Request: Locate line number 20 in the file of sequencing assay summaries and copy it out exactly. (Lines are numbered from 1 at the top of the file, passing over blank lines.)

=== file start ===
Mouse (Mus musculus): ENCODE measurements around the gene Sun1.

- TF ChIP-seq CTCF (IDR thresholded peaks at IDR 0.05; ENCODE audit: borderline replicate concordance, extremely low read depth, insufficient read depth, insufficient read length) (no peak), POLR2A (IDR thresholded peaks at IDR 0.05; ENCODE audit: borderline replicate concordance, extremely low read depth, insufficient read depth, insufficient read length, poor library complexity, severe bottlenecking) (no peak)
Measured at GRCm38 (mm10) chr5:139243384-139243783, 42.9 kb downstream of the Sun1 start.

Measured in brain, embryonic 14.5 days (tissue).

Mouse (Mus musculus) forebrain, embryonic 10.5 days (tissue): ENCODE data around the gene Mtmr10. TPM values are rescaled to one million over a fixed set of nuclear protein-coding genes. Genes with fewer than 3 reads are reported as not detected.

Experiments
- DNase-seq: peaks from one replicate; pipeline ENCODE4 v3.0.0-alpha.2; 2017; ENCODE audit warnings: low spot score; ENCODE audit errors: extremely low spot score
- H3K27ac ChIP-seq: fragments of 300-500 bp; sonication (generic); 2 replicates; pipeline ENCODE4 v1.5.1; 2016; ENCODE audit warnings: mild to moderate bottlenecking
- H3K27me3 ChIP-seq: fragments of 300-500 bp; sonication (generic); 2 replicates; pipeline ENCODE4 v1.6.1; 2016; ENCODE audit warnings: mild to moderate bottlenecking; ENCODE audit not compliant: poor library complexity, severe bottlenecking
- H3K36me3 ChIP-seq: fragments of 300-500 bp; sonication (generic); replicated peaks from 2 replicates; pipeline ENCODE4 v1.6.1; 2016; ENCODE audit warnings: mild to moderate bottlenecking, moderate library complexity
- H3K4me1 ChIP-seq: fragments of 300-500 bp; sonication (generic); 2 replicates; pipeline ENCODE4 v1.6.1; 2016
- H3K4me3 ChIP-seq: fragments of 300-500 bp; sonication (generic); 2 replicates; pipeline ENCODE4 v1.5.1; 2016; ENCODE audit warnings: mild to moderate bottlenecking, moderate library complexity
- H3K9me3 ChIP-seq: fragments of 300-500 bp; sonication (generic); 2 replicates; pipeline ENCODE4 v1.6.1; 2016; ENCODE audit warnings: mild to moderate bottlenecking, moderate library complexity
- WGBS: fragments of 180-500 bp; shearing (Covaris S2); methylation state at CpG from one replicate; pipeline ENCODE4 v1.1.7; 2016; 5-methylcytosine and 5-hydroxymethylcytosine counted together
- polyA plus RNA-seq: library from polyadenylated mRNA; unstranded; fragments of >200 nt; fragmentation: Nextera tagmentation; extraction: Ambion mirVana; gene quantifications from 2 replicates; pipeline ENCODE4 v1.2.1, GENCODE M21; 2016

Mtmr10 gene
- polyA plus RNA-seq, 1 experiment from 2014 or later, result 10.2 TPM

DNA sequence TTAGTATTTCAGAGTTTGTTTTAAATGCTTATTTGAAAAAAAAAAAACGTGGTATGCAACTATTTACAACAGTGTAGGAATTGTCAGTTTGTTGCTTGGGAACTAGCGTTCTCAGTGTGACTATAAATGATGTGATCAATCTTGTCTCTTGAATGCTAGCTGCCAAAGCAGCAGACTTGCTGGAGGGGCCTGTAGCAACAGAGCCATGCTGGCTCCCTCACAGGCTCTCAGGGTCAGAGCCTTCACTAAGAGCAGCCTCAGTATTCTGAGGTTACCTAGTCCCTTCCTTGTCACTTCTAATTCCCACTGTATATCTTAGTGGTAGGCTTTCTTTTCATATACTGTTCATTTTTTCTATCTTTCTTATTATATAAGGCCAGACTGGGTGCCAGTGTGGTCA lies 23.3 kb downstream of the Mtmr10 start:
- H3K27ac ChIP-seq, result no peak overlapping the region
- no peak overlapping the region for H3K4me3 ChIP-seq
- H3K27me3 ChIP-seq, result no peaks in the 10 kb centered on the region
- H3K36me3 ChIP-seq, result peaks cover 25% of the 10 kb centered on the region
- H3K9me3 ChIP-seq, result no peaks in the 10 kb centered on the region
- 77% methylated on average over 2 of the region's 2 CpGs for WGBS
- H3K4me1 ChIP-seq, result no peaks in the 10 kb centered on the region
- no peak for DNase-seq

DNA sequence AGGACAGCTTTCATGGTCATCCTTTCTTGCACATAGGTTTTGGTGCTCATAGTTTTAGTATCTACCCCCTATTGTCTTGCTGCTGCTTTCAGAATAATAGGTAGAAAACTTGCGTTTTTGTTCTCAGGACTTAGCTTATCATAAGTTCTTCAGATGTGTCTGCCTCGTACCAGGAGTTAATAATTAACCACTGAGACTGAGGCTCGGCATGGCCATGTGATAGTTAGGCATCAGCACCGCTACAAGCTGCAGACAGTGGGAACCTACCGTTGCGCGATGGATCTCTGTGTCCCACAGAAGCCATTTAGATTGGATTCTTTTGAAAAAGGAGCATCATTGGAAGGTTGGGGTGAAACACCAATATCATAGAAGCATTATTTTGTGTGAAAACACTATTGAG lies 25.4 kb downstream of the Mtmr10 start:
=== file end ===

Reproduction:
- no peak overlapping the region for H3K4me3 ChIP-seq